Ocean KineticsOcean KineticsOcean KineticsOcean KineticsOcean Kinetics

Letters / Power deficit

As these debates over Viking Energy heat up I have noticed a disconnect between the power structures and the people.

As I am not plugged into the structures myself nor possess the ‘pulse of the people’, feel free to correct me where I have erred.

The young councillor Duncan Anderson avers a negative decision on VE would have been overturned by Holyrood and on this he may be correct.

He cites Orkney’s attempts to fight wind farms and I have myself witnessed it when I lived on the mainland where the local council, every community council and national agency with a stake opposed it with not one public entity coming out in support.

It was overturned. It is an ‘utter deficit of democracy’ and is the direct result, to my mind, of the autocratic tendencies of Holyrood.

However, that is not an escape clause – it still has to be fought (even if just for precedence sake) – and this deficit is what is most concerning.

Thus, for us as the public, the battleground now necessarily shifts to the local council. Whether I am getting the gist of this correctly or not can be debated; I am not in the chambers so if there are mitigating circumstances to any that follows, to those I am not privy.

In the first, it is my understanding there have been threats of legal action against certain of those who have spoken ill of councillors and the council. Moreover, there has been debate about potential rule changes because the recent petitions have made them uncomfortable. Is there anything more chilling to democratic norms than this?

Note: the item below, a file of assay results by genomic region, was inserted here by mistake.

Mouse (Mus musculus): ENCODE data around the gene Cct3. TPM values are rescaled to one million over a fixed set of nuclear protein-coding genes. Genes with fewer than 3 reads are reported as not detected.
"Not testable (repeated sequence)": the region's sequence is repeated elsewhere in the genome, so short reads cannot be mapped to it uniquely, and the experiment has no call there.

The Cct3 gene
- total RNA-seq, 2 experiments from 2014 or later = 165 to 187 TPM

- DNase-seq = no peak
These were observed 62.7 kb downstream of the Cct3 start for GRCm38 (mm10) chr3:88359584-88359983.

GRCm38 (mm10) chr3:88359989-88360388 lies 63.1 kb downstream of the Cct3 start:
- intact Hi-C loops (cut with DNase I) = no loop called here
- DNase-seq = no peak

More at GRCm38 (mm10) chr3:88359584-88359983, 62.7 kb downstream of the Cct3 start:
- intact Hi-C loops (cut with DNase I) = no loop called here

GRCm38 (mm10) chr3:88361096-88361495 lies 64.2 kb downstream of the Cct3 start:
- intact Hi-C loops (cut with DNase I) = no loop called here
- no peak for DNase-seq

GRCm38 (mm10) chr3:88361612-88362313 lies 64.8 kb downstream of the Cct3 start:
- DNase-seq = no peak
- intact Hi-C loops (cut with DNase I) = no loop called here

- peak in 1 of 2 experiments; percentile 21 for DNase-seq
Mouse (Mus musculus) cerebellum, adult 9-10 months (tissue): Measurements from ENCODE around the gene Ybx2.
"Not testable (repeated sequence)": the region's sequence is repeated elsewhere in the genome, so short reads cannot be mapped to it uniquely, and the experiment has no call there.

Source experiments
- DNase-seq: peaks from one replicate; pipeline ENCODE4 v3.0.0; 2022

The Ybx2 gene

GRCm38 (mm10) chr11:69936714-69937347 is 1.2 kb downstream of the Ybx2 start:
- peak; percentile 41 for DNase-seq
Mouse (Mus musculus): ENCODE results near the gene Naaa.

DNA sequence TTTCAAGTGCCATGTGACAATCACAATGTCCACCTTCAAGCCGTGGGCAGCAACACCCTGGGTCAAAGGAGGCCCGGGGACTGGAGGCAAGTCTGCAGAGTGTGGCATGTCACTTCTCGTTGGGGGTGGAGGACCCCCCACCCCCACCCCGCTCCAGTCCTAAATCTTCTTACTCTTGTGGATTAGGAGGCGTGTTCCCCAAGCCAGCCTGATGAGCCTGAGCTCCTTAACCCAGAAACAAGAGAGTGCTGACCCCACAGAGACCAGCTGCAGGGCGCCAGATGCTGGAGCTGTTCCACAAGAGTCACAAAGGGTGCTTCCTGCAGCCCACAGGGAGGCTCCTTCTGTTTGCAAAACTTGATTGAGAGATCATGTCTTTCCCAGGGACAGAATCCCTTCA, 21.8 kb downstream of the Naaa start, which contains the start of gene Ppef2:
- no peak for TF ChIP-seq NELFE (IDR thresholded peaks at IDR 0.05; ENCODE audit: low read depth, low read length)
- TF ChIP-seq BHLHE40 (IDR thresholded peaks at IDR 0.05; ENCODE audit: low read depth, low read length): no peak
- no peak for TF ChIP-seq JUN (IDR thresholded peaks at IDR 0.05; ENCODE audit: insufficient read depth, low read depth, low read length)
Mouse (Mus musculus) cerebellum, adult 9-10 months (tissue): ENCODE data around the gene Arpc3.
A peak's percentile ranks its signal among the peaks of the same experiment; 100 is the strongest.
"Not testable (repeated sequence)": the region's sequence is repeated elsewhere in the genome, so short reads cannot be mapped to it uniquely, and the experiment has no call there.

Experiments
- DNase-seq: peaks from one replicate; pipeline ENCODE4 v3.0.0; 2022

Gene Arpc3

A person of character on the council, a publicly elected individual – a politician – should be thick skinned enough to take their lumps with a certain grace. They should have the strength of conviction to defend their position rather than hide behind procedure or continue to pass the buck.

The lack of character as displayed by these supposed actions is weakness. As a voter, you must ask yourself why that is – are the accusations hitting too close to the mark?

Perhaps it is true that the tail is wagging the dog as has also been alleged.

Would that not also be a sign of weakness, to not even have the backbone to do the job as you have been elected? To the rule changes and purported threats – a person acting from a position of strength has the power to forgive, from weakness comes a demand for apology; I have seen no evidence of strength.

A second issue is the real or inferred gag order on members of the Shetland community who work for the council. It appears they can have no political opinions of their own. If this is true, is this strict interpretation even legal?

If it is simply, or strongly, inferred then this may be even more insidious. With greater than 30 per cent of the local population in the employ of the council, to my understanding anyway, that gives them a monopoly of power and they would have just removed 1/3 of the public’s voice.

It is an abuse of power, whether real or inferred, to take away the ability of these employees to have a legitimate say in the issues that directly impact their communities.

So, whilst we can pretend that only Holyrood has autocratic tendencies, it seems to me we may have the very same issue here. This, at the local level, is the ‘utter deficit of democracy’.

To those on every side on every issue, keep pouring it on, make the council uncomfortable and remember how each and every councillor acted come next election.

Was it with integrity and strength or did they hide behind threats, excuses and rules? Did they give up fighting for your community and concerns, throw up their hands and lay blame elsewhere or did they do an honest job of doing what was in their power to do?

It is high time the power came to the people.

Stephen Jennings
Lerwick

Categories